BARC data shows that, during the second quarter, only one brand among the top ten brands, as measured by TV ad insertions, used a brand endorser consistently.
This marks a significant shift from 2016, according to the Business Standard, when a few sports and film stars were enthusiastically promoting “everything from realty projects, face wash, noodles and sauces to mobile phones and laptops”.
That very ubiquity is one of the reasons for the current lull, argued brand consultant Harish Bijoor, who suggested that the frequent use of a small number of celebrities has led to a lack of differentiation and a degree of boredom.
“I think they [brands] are looking for new, fresh faces,” he said. “It is not that brands do not want celebrity endorsers. I think they just don’t want the same old faces.”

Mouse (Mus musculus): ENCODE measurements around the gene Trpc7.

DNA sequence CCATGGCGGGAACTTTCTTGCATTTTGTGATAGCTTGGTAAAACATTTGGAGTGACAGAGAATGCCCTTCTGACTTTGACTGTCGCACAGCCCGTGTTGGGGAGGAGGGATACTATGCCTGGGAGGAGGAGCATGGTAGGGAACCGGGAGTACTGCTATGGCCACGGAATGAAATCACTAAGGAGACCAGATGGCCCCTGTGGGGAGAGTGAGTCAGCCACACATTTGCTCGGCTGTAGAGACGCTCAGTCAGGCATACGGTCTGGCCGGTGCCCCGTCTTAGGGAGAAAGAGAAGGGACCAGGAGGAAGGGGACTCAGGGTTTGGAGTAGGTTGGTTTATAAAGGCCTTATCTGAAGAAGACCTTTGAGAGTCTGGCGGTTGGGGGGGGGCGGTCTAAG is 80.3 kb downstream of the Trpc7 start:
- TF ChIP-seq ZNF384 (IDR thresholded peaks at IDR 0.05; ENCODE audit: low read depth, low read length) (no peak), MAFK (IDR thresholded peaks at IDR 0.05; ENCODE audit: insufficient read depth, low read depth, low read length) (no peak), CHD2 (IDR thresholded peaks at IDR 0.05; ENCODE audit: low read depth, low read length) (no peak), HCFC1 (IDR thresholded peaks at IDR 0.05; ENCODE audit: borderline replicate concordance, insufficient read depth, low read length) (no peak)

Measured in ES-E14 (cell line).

Further, celebrities are becoming more accountable for their endorsements with the Advertising Standards Council of India demanding they do due diligence to ensure they do not make misleading claims and the government considering fines and bans for those who transgress.
“One could say that the whole process (of signing a brand or celebrity) has become much more cumbersome,” Bijoor added.
Faced with these constraints, the nature of the association between brand and celebrities is starting to change, as the latter explore greater levels of involvement by signing on as partners and investors.
And relying on BARC data as a guide may be just plain wrong: “Many brands are now going for tactical and cost-effective ways to communicate,” explained Ramakrishnan R, co- founder and director at sports marketing agency Baseline Ventures. “There are no TVCs, just digital videos.”
Other observers have also pointed to demonetisation and the introduction of the GST as reasons for the current slowdown in celebrity endorsement, as brands’ attentions have been focused elsewhere.
Data sourced from Business Standard, Economic Times; additional content by WARC staff